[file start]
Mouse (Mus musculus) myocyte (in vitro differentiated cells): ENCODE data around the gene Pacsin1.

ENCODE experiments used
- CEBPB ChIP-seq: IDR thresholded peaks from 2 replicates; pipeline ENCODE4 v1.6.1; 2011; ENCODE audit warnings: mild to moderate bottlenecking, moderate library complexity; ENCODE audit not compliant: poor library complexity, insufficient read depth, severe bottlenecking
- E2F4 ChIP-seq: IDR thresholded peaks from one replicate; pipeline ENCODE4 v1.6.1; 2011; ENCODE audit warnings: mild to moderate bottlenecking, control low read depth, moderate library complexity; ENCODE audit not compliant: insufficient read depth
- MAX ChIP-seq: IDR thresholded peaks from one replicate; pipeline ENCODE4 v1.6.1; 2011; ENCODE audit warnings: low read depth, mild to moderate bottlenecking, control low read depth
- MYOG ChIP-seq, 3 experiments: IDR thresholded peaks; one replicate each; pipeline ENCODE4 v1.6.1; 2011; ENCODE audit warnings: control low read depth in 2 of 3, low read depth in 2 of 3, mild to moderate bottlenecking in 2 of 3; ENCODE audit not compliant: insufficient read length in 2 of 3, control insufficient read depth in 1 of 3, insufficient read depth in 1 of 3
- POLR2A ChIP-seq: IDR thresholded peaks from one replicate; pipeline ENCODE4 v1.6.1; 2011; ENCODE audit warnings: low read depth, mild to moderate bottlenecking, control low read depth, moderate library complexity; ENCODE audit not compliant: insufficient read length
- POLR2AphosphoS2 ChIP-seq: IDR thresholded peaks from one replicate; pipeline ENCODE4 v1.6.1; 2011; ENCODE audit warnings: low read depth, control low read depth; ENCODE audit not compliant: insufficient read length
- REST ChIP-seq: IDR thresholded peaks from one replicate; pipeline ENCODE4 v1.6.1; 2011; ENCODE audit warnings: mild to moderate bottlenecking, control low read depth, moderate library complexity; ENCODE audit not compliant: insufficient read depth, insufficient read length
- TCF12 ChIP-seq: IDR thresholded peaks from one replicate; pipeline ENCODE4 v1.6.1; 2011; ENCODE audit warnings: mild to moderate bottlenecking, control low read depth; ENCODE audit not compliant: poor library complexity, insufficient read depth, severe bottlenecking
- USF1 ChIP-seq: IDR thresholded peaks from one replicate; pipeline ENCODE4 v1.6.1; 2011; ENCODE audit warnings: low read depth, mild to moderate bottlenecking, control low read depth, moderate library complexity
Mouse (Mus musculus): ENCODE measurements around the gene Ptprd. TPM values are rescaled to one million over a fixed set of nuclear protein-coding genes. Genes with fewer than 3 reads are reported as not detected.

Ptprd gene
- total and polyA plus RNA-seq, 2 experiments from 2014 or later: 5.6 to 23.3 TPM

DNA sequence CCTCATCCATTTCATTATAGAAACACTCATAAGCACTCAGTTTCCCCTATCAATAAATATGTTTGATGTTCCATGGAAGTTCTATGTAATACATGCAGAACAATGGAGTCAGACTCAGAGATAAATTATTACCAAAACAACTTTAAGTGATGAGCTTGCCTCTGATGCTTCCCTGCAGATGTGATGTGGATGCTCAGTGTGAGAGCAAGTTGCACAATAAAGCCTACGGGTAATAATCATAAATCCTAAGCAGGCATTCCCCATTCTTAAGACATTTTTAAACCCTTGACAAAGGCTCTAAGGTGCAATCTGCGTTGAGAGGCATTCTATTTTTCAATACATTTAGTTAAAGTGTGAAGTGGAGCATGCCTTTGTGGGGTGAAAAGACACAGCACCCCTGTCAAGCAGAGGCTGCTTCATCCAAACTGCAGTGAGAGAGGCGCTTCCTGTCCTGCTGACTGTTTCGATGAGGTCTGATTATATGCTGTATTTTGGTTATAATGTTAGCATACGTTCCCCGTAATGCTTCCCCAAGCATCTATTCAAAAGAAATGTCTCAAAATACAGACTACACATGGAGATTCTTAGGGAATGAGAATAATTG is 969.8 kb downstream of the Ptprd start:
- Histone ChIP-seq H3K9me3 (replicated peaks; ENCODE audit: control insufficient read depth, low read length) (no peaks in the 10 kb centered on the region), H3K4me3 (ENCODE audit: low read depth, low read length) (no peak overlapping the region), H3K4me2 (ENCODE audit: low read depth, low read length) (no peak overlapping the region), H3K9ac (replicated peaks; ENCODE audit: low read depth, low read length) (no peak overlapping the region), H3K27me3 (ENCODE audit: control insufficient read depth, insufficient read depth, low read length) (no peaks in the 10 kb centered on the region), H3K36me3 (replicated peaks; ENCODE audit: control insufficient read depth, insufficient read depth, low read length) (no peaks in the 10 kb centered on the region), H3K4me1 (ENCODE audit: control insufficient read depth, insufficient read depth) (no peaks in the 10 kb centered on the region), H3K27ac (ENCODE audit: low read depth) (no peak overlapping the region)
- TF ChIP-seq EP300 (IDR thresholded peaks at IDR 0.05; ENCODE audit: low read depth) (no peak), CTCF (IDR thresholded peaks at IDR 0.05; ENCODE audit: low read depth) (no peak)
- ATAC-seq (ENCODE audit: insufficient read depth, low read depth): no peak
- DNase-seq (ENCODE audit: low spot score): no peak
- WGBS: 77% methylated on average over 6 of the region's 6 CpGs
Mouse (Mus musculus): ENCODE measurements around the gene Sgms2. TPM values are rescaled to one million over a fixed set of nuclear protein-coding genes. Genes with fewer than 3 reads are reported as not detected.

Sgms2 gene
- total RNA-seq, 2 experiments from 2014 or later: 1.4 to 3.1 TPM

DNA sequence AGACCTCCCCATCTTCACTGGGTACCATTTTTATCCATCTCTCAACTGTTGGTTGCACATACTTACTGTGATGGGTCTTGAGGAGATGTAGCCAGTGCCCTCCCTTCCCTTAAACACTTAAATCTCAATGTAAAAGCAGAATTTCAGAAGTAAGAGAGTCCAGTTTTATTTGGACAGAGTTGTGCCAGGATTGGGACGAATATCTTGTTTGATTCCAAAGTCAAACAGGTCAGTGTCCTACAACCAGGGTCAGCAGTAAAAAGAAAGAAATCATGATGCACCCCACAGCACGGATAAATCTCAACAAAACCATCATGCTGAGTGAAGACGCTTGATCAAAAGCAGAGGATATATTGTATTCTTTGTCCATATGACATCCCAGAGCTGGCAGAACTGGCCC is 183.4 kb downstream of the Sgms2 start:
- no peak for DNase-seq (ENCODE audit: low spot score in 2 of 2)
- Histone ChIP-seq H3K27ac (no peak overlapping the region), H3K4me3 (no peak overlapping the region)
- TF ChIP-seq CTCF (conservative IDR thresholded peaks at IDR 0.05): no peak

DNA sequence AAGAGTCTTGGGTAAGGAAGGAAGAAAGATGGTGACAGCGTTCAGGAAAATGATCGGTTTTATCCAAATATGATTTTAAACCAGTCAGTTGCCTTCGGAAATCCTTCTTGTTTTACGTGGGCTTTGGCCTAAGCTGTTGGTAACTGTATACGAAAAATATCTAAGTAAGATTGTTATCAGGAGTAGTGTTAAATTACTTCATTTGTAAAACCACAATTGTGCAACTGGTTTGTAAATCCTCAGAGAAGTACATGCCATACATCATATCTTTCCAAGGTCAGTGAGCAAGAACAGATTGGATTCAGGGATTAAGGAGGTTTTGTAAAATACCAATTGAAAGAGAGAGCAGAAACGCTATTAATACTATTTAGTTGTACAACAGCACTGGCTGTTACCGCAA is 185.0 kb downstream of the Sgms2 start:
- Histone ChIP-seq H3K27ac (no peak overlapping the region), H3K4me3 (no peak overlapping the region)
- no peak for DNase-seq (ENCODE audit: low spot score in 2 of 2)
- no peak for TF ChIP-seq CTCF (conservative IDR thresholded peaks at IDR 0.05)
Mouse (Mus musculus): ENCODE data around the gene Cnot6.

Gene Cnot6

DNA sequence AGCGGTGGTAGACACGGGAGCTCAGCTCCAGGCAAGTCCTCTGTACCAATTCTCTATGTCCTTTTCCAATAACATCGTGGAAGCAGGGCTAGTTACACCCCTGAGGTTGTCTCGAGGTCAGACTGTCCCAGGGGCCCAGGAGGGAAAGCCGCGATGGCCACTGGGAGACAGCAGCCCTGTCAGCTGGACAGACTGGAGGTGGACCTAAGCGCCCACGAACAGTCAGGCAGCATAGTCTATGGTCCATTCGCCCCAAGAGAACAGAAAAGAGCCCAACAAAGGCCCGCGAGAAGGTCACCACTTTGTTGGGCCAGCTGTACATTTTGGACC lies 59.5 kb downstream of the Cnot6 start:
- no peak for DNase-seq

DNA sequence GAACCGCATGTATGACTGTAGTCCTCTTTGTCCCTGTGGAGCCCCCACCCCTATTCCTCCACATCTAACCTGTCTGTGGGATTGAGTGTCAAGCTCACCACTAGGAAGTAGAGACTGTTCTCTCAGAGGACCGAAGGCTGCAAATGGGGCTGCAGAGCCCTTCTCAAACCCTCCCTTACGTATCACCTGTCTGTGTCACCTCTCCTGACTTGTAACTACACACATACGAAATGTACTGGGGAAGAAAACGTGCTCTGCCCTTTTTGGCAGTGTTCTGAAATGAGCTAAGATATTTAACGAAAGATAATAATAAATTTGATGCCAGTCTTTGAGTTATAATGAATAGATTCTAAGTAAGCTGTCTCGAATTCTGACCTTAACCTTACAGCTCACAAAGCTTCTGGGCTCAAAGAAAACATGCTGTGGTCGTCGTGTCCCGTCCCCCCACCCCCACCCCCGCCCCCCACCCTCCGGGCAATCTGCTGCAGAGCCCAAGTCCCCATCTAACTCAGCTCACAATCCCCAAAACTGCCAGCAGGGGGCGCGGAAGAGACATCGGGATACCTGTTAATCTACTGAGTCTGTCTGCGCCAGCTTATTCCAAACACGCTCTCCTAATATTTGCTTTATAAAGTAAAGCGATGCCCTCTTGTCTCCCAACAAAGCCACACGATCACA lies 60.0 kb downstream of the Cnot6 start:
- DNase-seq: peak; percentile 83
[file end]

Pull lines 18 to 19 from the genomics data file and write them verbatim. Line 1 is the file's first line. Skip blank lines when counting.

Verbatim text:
- ATAC-seq (ENCODE audit: insufficient read depth, low read depth): no peak
- DNase-seq (ENCODE audit: low spot score): no peak